In mid-April, a new song called “Heart on My Sleeve” was released, featuring R&B stars Drake and The Weeknd. Unsurprisingly for a track involving two well-known recording artists, the song became an overnight viral sensation. More surprisingly, it wasn’t because either artist actually wrote or performed the song. According to Vice, it was entirely written and performed by AI, at the direction of a social media user who goes by Ghostwriter.
“Heart on My Sleeve” demonstrates how AI can augment human creativity and expand artistic horizons. However, AI-generated songs may also spoof real artists so believably that artists and their labels are concerned about copyright infringement. And that has implications for those artists’ right to control their own personas, reputations, and intellectual property. In a lawsuit on those topics, they may turn to litigation surveys asking what—and who—listeners believe they heard.
Testing AI deception through surveys
With “Heart on My Sleeve” spreading quickly across social media platforms, what evidence exists that people listening to the song believed they were listening to Drake or The Weeknd? To test that, a party to a hypothetical lawsuit may wish to gather evidence of actual confusion among consumers. This may involve a likelihood of confusion survey. This kind of survey is normally used to determine whether consumers are confused about the source or affiliation of a trademark, product, or brand, but it can also can shed light on who consumers believe wrote, sang, or authorized a song.
A survey intended to measure consumer confusion about the source of an AI-generated song would need to interview consumers of the type of music at issue. In this case, that may be fans of hip-hop, R&B, or pop music, which is the larger marketplace that contains fans of Drake and The Weeknd. This group would then be split into a test group that hears the original “Heart on My Sleeve” or a control group that hears an adapted version, which would alter the voices and the names of the artists. Both groups would then be asked who they thought wrote or performed the song they had just listened to. By changing only the voices in the adapted version, a survey could provide evidence about whether consumers believe the song was sung by Drake, The Weeknd, both, or neither.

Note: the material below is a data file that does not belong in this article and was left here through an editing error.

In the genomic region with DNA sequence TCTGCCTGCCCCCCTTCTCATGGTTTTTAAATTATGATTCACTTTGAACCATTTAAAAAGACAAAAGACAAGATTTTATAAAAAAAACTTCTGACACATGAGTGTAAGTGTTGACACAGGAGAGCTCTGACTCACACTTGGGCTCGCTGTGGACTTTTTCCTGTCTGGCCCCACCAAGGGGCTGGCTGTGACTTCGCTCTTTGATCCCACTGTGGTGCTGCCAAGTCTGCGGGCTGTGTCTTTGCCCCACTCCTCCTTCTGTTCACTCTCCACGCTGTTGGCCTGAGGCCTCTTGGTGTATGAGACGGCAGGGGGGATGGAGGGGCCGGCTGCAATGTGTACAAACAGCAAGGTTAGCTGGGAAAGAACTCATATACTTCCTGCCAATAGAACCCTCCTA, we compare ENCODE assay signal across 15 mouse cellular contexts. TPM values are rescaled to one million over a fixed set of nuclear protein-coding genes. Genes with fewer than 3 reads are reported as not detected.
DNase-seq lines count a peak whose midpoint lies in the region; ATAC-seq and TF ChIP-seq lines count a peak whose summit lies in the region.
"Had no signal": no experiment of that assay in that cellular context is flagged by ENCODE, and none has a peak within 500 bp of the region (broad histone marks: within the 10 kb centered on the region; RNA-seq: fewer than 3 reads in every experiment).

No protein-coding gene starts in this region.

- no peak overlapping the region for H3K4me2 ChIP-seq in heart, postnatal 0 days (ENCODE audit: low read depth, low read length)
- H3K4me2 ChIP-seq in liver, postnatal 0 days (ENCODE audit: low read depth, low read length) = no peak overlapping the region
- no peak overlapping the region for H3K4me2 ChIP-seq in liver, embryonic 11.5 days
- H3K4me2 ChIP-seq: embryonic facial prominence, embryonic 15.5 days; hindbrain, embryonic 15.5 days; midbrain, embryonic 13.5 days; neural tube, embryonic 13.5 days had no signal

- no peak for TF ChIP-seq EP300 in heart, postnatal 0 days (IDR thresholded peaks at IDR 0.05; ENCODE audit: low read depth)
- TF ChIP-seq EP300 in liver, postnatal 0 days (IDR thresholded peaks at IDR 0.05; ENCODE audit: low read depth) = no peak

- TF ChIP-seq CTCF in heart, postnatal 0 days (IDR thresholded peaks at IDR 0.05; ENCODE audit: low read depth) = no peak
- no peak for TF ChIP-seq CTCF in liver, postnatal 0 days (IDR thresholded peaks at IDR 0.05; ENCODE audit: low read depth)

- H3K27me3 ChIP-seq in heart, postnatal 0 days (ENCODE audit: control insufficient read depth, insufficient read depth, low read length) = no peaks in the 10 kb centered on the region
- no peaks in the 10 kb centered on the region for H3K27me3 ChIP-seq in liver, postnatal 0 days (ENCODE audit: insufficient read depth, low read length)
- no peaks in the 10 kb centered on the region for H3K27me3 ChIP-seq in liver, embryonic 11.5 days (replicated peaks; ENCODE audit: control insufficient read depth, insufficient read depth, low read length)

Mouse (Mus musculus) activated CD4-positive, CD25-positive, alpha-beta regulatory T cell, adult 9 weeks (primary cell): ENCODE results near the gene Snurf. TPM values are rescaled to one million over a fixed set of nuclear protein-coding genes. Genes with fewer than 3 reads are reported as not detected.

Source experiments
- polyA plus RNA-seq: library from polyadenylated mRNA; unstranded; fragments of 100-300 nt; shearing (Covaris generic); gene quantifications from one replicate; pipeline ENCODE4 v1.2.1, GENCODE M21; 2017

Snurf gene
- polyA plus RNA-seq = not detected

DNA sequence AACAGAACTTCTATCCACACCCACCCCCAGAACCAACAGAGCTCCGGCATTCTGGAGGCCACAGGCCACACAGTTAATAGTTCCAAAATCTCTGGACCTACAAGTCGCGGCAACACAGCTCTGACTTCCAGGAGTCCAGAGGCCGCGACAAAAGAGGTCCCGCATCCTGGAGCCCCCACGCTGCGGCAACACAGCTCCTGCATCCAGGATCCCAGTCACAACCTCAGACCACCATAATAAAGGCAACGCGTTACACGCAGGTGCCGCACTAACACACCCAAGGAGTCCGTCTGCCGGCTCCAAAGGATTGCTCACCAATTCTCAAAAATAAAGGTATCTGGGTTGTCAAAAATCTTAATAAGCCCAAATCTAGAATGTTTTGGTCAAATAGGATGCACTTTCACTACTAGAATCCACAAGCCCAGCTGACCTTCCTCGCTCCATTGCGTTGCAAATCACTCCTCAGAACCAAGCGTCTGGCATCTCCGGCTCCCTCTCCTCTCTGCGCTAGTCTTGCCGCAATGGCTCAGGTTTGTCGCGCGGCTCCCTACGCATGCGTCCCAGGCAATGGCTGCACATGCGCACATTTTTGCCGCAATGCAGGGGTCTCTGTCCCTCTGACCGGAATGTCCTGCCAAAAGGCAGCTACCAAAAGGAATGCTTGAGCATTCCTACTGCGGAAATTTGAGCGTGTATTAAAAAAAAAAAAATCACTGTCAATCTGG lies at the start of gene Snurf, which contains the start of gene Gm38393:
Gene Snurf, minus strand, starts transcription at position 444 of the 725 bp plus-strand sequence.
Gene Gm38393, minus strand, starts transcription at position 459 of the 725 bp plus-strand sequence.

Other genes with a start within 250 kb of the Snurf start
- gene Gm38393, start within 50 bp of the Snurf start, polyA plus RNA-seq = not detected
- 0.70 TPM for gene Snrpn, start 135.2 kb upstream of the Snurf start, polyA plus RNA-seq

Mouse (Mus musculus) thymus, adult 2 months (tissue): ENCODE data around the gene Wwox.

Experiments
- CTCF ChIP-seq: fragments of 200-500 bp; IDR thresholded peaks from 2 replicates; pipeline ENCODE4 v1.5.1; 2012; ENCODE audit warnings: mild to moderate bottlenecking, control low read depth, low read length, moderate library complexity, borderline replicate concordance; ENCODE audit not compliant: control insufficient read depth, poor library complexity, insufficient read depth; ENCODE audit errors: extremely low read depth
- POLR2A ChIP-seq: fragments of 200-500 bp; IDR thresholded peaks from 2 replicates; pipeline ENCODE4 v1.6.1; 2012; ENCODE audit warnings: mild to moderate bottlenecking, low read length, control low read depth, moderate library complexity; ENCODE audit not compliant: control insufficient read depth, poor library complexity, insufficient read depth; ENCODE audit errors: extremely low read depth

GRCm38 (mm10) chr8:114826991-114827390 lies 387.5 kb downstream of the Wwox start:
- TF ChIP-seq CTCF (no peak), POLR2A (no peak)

As the legal landscape around AI-generated art matures, legal conflicts are very likely. As those conflicts emerge—and shape the legal landscape—law firms and businesses may turn to consumer surveys. Adopting well-designed and well-executed survey evidence can help bolster arguments for protecting the personas, brands, and intellectual property of the artists and labels that are affected.
MMR Strategy Group offers consumer surveys for use as evidence in trademark, false advertising, and other intellectual property litigation. Contact us today to discuss how a survey would help with your litigation.